Dear Diary, We had a slumber party!

Rae’s house has a fireplace, but it is much smaller than ours.  The men who were in construction in the 50s and 60s were either of the Great Depression era or their parents were.  They had nearly an obsession with every home having a fireplace.  Whoever built our home made a large fireplace with an extended hearth floor three feet into the living room.  This helped in keeping the living room and kitchen very warm.  Dad has an idea he has been ‘rolling’ around in his head about how to make a steel insert to make the fire more efficient and maybe even cook on it if he can find the right materials and some welding equipment.  He might even be able to do it with brute strength and the application of ‘leverage,’ or so he says.  

So, Rae, Kathy, Joan, and Allison brought sleeping bags or bed rolls to our home to keep warm and have a good time!

Kathy had traded some of her pharmaceutical skills for bread flour.  Mom had dried yeast, and there were green onions she was growing in the kitchen window.  They made green onion biscuits to go with the roasted venison chuck roast Jack left, carrots, rutabagas, and onion gravy.  We had canned green bean casserole with fried onions on the side.  

For fun, we sang karaoke from Mom’s laptop, danced, and even did bad line dancing.  The best was to ‘I Will Survive!’  We sang and danced to it twice!  It was so much fun!  Dad watched on, smiling in amusement, made some reference to a football movie from 2000, and passed whenever us girls asked him to dance.  He kept the fire going.

As it grew late, we all got into our sleeping bags or bed rolls and began chatting about life prior to when the power went out.

Rae owned a small business accounting firm.  Only about a dozen people, but it was as she put it, “Honey, we owned the farm proper.”

Diary, I have no idea what that means, but I believe her!

Kathy took such an interest in chemistry in high school that she was determined to become a pharmacologist.  She became the head pharmacologist at the hospital despite being so young.  

Joan had the voice of an angel.  She was in school to become a choir teacher when the power went out.

Allison, I was surprised to find out she was actually a year younger than me.  All she said was that life was good before the power went out, and she missed her family.  We all left it at that.  After a long, uncomfortable pause, Rae declared she missed ice cream the most.  We all burst out laughing and then talked about things we missed till we all fell silent one by one and drifted off to sleep.

Diary, the next morning was almost but not quite as much fun as the previous night.

With everyone sleeping in the living room and a good fire, we all slept great.  

I woke up to see Dad stoking the coals and adding a few logs to the fire.  Mom was in the kitchen boiling water for the French press of coffee or tea.  She even pulled out a one-pound bag of sugar.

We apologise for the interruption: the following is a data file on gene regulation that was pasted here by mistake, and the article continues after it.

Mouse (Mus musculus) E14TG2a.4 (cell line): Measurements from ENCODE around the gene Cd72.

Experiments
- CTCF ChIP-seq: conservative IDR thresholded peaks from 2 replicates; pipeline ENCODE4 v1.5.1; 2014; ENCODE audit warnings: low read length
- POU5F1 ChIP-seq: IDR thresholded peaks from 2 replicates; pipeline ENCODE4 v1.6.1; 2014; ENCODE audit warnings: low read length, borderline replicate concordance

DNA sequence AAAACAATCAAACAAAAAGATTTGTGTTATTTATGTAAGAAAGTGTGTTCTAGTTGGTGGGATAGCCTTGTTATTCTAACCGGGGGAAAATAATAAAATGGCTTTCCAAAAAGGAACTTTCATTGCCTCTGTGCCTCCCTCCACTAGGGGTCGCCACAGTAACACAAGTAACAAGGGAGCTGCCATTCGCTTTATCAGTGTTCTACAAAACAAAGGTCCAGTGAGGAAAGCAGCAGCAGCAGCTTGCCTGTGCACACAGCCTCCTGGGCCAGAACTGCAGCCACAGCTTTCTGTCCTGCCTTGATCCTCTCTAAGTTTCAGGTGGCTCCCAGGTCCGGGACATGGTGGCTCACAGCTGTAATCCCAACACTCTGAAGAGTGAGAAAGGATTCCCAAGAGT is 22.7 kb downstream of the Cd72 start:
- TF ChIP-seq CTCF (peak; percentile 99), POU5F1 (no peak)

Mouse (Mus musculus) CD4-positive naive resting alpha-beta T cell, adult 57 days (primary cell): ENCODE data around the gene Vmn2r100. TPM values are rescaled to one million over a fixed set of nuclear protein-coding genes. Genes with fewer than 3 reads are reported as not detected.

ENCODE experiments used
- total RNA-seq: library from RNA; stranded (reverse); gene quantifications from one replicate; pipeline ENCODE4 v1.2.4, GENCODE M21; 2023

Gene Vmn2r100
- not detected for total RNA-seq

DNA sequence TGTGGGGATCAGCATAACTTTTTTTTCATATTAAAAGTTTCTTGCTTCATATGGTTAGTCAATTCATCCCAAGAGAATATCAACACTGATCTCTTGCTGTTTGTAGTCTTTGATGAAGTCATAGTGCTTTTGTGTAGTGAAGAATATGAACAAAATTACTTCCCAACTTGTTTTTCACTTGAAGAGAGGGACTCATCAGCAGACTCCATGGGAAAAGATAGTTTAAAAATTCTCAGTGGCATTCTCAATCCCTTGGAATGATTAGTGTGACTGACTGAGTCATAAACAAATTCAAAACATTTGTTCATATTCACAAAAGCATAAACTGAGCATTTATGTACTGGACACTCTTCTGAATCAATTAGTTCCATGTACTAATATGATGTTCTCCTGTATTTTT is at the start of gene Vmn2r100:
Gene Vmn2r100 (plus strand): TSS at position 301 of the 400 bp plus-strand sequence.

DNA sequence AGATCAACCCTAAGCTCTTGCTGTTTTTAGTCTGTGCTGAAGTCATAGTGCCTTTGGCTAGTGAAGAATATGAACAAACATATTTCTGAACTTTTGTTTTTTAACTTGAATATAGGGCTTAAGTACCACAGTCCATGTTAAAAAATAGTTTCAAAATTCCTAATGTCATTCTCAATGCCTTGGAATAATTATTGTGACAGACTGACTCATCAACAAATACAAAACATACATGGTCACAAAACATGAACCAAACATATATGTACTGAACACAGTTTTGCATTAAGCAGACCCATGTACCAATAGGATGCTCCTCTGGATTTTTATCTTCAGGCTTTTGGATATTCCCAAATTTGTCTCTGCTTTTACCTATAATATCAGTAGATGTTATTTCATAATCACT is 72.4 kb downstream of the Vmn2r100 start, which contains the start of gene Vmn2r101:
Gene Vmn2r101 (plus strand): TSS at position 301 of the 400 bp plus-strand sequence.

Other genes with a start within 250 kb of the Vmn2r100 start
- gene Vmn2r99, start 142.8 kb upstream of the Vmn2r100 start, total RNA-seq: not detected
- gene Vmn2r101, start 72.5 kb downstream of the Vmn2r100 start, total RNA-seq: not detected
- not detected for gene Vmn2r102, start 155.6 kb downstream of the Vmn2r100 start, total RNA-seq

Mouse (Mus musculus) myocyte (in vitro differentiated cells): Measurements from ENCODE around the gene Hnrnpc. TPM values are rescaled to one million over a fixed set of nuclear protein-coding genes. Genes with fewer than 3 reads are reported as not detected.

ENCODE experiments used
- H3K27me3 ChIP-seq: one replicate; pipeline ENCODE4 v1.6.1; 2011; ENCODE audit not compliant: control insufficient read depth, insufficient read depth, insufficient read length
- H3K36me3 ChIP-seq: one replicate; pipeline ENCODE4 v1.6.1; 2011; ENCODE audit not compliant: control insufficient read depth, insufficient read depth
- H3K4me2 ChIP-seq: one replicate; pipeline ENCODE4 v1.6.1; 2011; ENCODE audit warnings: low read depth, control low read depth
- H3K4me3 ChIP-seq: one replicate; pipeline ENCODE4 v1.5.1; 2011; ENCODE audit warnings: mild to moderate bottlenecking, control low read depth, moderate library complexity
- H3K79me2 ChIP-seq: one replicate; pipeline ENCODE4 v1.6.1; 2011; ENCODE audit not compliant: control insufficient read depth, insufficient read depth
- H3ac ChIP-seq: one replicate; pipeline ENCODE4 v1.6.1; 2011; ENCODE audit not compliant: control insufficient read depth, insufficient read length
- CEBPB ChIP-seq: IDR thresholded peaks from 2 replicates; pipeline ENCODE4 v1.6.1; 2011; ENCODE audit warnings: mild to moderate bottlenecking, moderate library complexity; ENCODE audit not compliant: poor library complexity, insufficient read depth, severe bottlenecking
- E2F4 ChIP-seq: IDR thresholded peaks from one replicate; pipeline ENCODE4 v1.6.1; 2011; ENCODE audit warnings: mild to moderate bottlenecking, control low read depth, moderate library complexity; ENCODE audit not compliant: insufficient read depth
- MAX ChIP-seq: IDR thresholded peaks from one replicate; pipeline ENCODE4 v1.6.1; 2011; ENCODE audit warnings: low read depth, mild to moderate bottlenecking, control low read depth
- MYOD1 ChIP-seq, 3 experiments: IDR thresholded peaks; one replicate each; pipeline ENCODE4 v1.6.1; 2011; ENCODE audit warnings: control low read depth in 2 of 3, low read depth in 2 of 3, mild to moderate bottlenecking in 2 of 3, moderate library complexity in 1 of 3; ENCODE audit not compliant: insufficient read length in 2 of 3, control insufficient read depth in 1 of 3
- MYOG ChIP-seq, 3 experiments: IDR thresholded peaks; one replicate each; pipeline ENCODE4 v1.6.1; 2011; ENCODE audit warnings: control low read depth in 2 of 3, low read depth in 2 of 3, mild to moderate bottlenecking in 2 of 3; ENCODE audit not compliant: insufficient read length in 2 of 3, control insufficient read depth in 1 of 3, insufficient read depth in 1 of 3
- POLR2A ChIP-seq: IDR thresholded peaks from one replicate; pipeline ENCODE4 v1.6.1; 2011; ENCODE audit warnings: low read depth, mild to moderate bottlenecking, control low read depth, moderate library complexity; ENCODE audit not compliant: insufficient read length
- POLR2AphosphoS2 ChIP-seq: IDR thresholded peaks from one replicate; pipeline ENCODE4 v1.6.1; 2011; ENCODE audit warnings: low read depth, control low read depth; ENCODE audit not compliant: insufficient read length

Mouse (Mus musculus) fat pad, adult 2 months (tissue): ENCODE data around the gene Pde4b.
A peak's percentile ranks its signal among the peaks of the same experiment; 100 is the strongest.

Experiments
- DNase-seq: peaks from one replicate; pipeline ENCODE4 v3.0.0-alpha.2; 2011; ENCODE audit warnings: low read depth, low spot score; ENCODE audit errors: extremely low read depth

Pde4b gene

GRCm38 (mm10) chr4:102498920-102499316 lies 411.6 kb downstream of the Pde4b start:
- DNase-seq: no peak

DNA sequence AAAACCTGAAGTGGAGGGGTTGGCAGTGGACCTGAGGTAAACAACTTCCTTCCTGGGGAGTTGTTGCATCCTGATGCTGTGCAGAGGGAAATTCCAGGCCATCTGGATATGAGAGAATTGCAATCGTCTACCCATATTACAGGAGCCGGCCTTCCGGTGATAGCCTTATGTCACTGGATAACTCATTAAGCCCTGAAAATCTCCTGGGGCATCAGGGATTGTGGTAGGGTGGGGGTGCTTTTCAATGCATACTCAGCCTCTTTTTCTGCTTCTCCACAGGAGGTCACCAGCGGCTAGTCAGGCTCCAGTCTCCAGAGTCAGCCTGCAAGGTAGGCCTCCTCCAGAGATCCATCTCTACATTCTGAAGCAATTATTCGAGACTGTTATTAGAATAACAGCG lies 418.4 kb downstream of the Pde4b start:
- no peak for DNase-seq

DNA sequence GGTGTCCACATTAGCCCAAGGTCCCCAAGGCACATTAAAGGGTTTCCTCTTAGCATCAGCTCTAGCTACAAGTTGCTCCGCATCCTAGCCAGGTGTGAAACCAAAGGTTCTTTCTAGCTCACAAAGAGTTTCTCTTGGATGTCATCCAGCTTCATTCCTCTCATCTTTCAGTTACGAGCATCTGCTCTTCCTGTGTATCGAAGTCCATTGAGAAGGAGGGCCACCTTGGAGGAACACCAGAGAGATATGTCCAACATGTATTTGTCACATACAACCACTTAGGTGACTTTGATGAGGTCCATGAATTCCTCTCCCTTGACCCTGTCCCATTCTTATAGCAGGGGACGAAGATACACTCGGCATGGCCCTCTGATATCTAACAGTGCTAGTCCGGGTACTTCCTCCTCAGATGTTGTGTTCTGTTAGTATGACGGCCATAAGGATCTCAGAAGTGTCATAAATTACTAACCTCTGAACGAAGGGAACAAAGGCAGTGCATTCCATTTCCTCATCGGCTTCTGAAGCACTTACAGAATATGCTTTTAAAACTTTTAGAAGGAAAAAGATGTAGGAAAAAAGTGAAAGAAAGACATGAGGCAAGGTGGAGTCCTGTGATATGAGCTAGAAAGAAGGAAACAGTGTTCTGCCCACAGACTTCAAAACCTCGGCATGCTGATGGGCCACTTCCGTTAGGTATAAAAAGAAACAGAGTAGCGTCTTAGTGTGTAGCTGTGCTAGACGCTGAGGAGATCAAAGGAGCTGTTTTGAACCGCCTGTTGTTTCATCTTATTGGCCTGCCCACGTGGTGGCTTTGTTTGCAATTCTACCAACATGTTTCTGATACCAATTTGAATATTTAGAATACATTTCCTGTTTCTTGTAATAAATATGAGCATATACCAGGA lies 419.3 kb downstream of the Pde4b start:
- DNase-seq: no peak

Using the last of the previous night’s dinner, Mom and Rae made up a short crust, egg, and venison roast quiche in a twelve-inch cast iron pan, with the leftover onion gravy on the side.  It was so good!

While we were digging into our breakfast, we joked and teased each other, laughing all the while.

And Diary, I think I like coffee now.

Dear Diary, it’s me, Jessica. I am numb.

Not cold numb.

Emotionally numb.  

I shot a man today.

I killed him.  

I had to.  

He was beating Daddy.

As quickly as the ‘polar vortex’ came, it went.

It is sunny out, still cold but not ‘polar vortex’ cold.  It actually felt warm compared to the previous two days.

After Dad and I brought in firewood, we went over to the Miller’s.  When Dad tried to apologize for not showing up for two days, Mr. Miller interrupted Dad and said not to worry.  Traveling in that kind of weather was dangerous.  The smart thing was to stay put and stay warm.  The Millers did only what was necessary themselves, feeding and watering the livestock, and stayed in the house in front of their cast iron wood stove in the kitchen to keep warm.  

Mr. Miller had an idea but needed Dad’s engineering knowledge and they went into the house to talk.  I went over to the one barn where Billy, Olive, and Daisy were moving hay bales, set my rifle up against the barn door, put on a pair of working gloves, and jumped into the chore.

After lunch and what work Mr. Miller had for us, he paid us with a freshly slaughtered chicken and a five-pound bag of flour. Dad and I were walking home when a man hiding in the overgrowth next to the road leaped up and swung a club at Daddy.  Daddy tried to dodge but he got a glancing blow to the head and went down.  Daddy raised his arms to protect his head, so the man kicked Daddy in the side a few times.  He then raised the club to strike Daddy when I squeezed the trigger.  I did not even know I had unslung my rifle, shouldered it, and aimed.  I did it all without thinking.  It was not till I felt the recoil and saw the man crumple to the ground that I realized what I had done.

We were just outside the neighborhood when it happened.  After the shot, a few of our neighbors showed up with their firearms. Rae was one of them.  She pulled out an orange whistle, turned toward the neighborhood and blew it three times, paused, then did it again while the others tended to Daddy.  Rae took me aside.  She squeezed my shoulder, almost hard, and told me what I did was ‘okay.’  She said if I did not do what I did, Daddy might be dead right now.  

Jack showed up a few minutes later.  Jack ordered a ‘sweep’ of the area. 

I get it.  I saved Daddy.  

But I keep seeing the man with the club raised, the sound of the shot, and feeling the recoil of the rifle as the bullet hit him just below his armpit.  Him, dropping to the ground.  Never to get up again.  

Jack showed up at our home later in the evening to check on us.  Daddy had no signs of a concussion, though he had a heck of a bump on the head. He did have some bruised ribs and would have to take it easy for the next few days.  They had found where the man had made a small campsite.  Based on what they found and the condition of him, Jack assumed he was not quite ‘right’ in the head.  

Jack took me aside from Mom and Dad, and told me that I did the ‘right’ thing.  

I saved Daddy.

About 1stMarineJarHead